Your perspective might be more open, or at least different, from that of your coworkers who were born in America. Among other things, you were also tasked with the training of Police recruits. Is there anything in your past in Italy, before you moved to America, that might have prepared you for the difficult role you chose?
Coming from Italy, and especially joining the Police department, I realized how different is the Italians’ relationship with the “rules”. In fact, during the first years in my department, I gained the reputation of being “argumentative”, because I was unable to remain quiet when I thought something did not make sense. Clearly, this attitude is totally counterproductive within a strong hierarchical structure, such as a Police department. However, in my opinion the ability to rationally analyze rules and to think about what we do is a positive attribute. And I learned it in Italy, in school, when they taught us to write compositions, and to analyse and interpret poems, to teach us to use our own brain and to “read between the lines”, to interpret and to create. Critical thinking seems to be seldom encouraged, in American schools, while I feel that constructive criticism is the propelling force towards improvement.
As a mentor, contrarily to what others did with me, I encourage the exchange of perspectives, and I always say: “Do not blindly trust me, but go and see for yourself. Not because I am not trustworthy, but because you need to be independent and able to figure out your own solutions, even if I am here to help and guide you”. This is the only way to build future leaders. As a sergeant, I am always happy when officers reason and ask questions. I love people who are not afraid to say what they think, as long as they do so civilly and respectfully. Blind obedience can be detrimental, as we have come to realize in the incident that led to the death of Floyd, in Minneapolis. I owe this “forma mentis”, this attitude, to my father, who has always encouraged critical thinking and turned me into a child who always ended up having an answer, and the last word on everything. I owe a lot to my father, and I proudly hold him in my heart wherever I go.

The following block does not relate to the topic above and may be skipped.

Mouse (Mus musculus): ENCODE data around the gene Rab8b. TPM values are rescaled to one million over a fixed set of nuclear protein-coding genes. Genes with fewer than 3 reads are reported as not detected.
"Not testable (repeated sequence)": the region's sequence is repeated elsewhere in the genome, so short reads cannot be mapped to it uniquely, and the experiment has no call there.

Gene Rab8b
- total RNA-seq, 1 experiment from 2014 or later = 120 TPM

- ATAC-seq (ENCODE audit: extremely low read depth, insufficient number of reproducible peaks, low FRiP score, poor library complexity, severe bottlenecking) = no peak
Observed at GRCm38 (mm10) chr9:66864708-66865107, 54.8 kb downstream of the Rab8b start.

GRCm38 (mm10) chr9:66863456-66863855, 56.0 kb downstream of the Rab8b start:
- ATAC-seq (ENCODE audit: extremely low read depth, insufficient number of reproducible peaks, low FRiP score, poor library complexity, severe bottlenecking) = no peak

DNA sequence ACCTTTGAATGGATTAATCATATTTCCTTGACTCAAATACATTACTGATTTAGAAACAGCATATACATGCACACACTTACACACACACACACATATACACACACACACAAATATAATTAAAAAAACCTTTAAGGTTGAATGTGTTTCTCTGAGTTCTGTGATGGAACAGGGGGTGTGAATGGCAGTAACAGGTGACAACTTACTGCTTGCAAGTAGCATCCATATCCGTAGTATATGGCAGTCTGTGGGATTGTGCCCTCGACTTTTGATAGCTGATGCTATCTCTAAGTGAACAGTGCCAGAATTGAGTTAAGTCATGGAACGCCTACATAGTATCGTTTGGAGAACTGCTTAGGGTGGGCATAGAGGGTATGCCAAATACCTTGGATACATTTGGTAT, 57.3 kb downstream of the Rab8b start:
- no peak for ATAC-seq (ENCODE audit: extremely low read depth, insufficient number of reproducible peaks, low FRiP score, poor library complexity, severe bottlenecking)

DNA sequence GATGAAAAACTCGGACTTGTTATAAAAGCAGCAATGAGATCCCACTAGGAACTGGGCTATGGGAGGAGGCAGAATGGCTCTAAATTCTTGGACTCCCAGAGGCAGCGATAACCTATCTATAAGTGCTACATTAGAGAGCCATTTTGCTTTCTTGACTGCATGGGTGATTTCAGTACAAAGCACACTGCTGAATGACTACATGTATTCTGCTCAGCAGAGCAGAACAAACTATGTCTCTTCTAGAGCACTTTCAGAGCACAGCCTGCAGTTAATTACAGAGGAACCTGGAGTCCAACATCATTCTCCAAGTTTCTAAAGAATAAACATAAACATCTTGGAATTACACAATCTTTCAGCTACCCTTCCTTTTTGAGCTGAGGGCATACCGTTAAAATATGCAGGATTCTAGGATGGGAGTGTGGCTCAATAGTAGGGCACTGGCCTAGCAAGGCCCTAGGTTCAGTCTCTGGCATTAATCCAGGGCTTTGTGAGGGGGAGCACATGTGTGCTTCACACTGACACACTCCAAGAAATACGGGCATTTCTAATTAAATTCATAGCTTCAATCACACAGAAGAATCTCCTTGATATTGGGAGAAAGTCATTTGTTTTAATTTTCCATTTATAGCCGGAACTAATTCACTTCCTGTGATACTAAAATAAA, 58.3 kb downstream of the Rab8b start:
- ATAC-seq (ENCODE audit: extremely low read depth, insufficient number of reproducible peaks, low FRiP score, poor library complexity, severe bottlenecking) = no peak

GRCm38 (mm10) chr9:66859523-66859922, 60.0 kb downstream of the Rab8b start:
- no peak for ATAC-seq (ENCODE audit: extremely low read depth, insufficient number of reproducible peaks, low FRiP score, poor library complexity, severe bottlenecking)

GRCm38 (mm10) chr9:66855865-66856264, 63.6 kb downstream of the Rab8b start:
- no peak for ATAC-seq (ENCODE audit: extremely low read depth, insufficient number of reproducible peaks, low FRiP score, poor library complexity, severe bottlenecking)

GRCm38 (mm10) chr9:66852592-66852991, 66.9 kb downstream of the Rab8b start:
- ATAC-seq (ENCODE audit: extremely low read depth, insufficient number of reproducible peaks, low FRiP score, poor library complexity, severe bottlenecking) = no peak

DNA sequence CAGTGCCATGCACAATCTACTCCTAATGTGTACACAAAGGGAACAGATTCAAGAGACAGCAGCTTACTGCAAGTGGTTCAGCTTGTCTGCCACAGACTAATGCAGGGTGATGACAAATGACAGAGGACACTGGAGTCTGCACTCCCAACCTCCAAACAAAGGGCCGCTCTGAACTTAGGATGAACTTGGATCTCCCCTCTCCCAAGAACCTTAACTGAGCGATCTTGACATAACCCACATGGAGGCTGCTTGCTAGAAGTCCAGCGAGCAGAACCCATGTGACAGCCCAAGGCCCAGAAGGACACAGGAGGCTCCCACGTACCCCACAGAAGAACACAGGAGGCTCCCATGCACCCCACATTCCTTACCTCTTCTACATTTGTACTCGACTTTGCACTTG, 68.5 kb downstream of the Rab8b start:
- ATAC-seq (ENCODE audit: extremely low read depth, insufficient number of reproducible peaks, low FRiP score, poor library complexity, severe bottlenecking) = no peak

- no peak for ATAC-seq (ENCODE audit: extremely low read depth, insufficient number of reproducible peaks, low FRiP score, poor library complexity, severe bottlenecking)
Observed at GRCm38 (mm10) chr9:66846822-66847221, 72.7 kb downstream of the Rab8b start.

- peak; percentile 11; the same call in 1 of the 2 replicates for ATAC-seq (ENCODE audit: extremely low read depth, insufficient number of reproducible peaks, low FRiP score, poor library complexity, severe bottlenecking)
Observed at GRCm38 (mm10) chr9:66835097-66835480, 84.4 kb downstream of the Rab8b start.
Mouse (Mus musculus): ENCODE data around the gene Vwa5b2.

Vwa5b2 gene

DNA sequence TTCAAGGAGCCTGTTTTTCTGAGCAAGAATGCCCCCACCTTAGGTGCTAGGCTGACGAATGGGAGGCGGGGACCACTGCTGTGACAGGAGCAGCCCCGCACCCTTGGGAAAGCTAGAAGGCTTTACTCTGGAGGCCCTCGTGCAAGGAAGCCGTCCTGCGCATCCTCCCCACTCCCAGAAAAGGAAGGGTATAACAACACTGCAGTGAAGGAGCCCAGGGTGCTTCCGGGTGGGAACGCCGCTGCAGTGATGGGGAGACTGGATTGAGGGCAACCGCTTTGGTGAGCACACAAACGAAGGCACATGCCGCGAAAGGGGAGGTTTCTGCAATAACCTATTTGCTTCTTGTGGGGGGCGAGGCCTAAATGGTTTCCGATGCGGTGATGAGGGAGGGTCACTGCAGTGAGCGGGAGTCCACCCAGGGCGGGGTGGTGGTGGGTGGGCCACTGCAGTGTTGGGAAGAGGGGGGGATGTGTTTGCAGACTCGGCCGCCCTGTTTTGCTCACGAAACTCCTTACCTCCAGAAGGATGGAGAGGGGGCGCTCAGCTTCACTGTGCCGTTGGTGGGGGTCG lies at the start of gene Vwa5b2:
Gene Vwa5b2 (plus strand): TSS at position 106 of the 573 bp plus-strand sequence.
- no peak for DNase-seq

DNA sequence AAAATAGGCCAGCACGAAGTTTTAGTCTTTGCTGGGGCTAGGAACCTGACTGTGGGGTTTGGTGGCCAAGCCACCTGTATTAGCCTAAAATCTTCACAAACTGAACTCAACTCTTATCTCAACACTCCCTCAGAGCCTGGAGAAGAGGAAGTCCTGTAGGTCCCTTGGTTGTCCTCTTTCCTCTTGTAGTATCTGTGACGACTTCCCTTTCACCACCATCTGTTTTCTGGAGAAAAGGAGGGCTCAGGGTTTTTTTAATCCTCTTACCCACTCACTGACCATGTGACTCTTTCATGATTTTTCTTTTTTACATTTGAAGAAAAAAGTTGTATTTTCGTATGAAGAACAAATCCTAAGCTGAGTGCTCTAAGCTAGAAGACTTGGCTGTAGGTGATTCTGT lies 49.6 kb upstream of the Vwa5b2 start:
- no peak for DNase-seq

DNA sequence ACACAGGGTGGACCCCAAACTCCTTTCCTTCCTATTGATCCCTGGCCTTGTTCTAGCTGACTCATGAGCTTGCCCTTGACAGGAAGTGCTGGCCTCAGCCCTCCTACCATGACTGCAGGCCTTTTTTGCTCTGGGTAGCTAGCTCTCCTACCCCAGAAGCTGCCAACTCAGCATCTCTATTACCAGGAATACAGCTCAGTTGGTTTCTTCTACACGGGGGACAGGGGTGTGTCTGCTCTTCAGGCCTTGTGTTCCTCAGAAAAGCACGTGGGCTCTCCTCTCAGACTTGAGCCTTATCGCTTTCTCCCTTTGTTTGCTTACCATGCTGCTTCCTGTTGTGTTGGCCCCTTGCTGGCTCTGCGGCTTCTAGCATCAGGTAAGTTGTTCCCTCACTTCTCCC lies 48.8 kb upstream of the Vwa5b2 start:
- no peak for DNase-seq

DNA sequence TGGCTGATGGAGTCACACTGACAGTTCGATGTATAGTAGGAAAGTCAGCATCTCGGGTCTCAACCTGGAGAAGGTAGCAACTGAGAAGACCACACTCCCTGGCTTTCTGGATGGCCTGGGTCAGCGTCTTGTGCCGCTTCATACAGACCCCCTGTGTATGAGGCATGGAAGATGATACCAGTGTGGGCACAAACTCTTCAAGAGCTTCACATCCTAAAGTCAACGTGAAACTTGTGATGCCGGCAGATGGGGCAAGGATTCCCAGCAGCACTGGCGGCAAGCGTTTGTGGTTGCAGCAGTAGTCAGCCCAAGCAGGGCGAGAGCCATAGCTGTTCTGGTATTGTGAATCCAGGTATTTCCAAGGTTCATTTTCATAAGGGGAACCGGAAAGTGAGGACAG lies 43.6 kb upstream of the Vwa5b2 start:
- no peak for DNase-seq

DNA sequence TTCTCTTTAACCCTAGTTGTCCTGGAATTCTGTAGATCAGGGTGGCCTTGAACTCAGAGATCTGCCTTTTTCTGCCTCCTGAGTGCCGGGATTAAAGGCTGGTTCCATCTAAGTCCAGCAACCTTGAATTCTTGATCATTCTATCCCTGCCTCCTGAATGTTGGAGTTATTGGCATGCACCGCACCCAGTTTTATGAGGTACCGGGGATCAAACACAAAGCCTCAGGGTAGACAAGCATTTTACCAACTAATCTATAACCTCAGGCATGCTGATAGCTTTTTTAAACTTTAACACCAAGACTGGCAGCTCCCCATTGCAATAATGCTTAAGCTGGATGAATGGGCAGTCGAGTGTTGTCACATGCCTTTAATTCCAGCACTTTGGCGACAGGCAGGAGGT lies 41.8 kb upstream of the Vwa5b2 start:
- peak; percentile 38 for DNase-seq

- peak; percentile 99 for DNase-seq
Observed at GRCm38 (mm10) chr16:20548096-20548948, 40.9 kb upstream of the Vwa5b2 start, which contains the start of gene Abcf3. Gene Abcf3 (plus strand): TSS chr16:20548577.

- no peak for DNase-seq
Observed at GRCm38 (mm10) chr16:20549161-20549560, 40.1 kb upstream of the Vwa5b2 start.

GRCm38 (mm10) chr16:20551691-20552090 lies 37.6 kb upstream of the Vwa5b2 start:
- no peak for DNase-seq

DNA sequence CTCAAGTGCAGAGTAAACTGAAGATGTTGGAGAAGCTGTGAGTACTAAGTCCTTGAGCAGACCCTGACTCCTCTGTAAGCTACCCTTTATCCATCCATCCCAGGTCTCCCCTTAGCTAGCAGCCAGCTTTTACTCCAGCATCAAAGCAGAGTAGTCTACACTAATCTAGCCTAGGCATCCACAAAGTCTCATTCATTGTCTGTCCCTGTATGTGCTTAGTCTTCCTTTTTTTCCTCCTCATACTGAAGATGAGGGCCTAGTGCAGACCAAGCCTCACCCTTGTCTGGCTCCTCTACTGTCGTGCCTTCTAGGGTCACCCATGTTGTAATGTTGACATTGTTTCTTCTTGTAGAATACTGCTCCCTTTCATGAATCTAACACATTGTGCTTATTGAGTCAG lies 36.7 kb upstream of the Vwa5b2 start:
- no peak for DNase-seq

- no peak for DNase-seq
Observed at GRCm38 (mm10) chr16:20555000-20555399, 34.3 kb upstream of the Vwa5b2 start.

You have been the recipient of numerous awards and letters of commendation, along with several recognitions, and you also hold a Master’s Degree in Industrial/Organizational psychology, which in Italy would be known as “Psicologia Industriale”. What is it, exactly?
In essence, it is the science that makes the workplace a better place to be. It is the science-based approach to the balance between the employer’s interests and the employees’ well-being. Its applications range from the selection of employees that are most likely to succeed in the organization, to the protocols and procedures that promote productivity. For example, different arrangements of the furniture, or the choice of colors, may stimulate creative thinking. I/O psychology is a rapidly growing field, and it is fascinating in its application of science to the workplace. I currently also teach group dynamics as part of the Public Safety Administration curriculum at an online college.
I left a unique treat for last: to contradict the myth of the ruthless and insensitive cop, you are an opera singer. I don’t know of many other cops in America, or in the rest of the world, for that matter, who can lead a Police Union and sing a Puccini aria...
True. I have always had a strong passion for piano and voice, and I was lucky enough my parents found a school we could afford. And my father, he would often sit at the piano and strum the notes of “Taps”, with two fingers, with such an emotion that you could see he was going back in time... I also remember how much he loved the Ave Maria by Schubert. I studied piano, choral music, Gregorian chant, and choir conduct, and in the end I decided I wanted to be a soloist. I brought my dream with me to America, and I immediately started to look for local teachers. I met a wonderful teacher, an older woman with unparalleled strength of mind, Antonia Lavanne, also Master Teacher at the prestigious “Mannes” school of music, in Manhattan. Antonia was a Hungarian Jew who was forced to seek asylum in Israel during the war. This woman had incredible tenacity, energy, and appreciation for life, to the point where she continued to give lessons during her very last days at the hospital. From her I learned persistence, and to never give up. She helped me a lot when I had financial difficulties by offering me free lessons, saying it was a scholarship, because she wanted to help talented people, just as others had helped her. Thus she inspired me to help those who have dreams, because there is so much joy in watching a flower bloom, knowing you helped it to sprout.